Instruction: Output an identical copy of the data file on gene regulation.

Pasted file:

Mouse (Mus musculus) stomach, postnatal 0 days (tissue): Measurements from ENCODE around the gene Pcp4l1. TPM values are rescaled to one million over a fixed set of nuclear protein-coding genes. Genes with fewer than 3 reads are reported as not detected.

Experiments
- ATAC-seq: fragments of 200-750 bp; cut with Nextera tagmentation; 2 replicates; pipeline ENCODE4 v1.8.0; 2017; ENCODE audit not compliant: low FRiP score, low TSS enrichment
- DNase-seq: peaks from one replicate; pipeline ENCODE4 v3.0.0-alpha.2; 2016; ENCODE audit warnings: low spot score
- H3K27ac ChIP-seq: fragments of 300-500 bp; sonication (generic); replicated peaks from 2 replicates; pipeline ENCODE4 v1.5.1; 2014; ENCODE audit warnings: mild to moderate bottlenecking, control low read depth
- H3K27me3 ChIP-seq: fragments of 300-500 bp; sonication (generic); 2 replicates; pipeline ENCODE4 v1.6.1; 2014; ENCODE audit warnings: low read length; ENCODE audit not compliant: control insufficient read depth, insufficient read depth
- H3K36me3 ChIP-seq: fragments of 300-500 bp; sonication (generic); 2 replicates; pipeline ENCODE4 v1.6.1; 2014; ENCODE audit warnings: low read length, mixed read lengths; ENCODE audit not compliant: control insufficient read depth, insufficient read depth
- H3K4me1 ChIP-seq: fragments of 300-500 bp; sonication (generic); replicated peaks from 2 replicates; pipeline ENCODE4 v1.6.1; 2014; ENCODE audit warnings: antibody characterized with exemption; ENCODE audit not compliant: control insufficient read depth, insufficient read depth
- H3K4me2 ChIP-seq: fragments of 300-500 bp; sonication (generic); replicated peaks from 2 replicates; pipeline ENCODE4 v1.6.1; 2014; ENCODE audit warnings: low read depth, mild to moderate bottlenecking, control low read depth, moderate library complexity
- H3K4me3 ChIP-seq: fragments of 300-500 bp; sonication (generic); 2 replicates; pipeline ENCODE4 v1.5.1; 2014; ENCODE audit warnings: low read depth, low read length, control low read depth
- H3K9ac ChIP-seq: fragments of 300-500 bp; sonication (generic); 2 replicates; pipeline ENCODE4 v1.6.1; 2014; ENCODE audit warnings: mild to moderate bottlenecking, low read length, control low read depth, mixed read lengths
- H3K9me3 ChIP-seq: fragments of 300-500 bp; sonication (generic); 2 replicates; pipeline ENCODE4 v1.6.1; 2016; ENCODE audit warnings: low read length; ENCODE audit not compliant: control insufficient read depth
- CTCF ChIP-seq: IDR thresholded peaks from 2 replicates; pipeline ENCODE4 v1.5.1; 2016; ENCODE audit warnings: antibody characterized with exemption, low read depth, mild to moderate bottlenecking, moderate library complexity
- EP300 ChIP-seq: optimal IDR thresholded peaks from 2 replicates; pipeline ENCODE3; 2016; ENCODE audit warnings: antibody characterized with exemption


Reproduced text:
Mouse (Mus musculus) stomach, postnatal 0 days (tissue): Measurements from ENCODE around the gene Pcp4l1. TPM values are rescaled to one million over a fixed set of nuclear protein-coding genes. Genes with fewer than 3 reads are reported as not detected.

Experiments
- ATAC-seq: fragments of 200-750 bp; cut with Nextera tagmentation; 2 replicates; pipeline ENCODE4 v1.8.0; 2017; ENCODE audit not compliant: low FRiP score, low TSS enrichment
- DNase-seq: peaks from one replicate; pipeline ENCODE4 v3.0.0-alpha.2; 2016; ENCODE audit warnings: low spot score
- H3K27ac ChIP-seq: fragments of 300-500 bp; sonication (generic); replicated peaks from 2 replicates; pipeline ENCODE4 v1.5.1; 2014; ENCODE audit warnings: mild to moderate bottlenecking, control low read depth
- H3K27me3 ChIP-seq: fragments of 300-500 bp; sonication (generic); 2 replicates; pipeline ENCODE4 v1.6.1; 2014; ENCODE audit warnings: low read length; ENCODE audit not compliant: control insufficient read depth, insufficient read depth
- H3K36me3 ChIP-seq: fragments of 300-500 bp; sonication (generic); 2 replicates; pipeline ENCODE4 v1.6.1; 2014; ENCODE audit warnings: low read length, mixed read lengths; ENCODE audit not compliant: control insufficient read depth, insufficient read depth
- H3K4me1 ChIP-seq: fragments of 300-500 bp; sonication (generic); replicated peaks from 2 replicates; pipeline ENCODE4 v1.6.1; 2014; ENCODE audit warnings: antibody characterized with exemption; ENCODE audit not compliant: control insufficient read depth, insufficient read depth
- H3K4me2 ChIP-seq: fragments of 300-500 bp; sonication (generic); replicated peaks from 2 replicates; pipeline ENCODE4 v1.6.1; 2014; ENCODE audit warnings: low read depth, mild to moderate bottlenecking, control low read depth, moderate library complexity
- H3K4me3 ChIP-seq: fragments of 300-500 bp; sonication (generic); 2 replicates; pipeline ENCODE4 v1.5.1; 2014; ENCODE audit warnings: low read depth, low read length, control low read depth
- H3K9ac ChIP-seq: fragments of 300-500 bp; sonication (generic); 2 replicates; pipeline ENCODE4 v1.6.1; 2014; ENCODE audit warnings: mild to moderate bottlenecking, low read length, control low read depth, mixed read lengths
- H3K9me3 ChIP-seq: fragments of 300-500 bp; sonication (generic); 2 replicates; pipeline ENCODE4 v1.6.1; 2016; ENCODE audit warnings: low read length; ENCODE audit not compliant: control insufficient read depth
- CTCF ChIP-seq: IDR thresholded peaks from 2 replicates; pipeline ENCODE4 v1.5.1; 2016; ENCODE audit warnings: antibody characterized with exemption, low read depth, mild to moderate bottlenecking, moderate library complexity
- EP300 ChIP-seq: optimal IDR thresholded peaks from 2 replicates; pipeline ENCODE3; 2016; ENCODE audit warnings: antibody characterized with exemption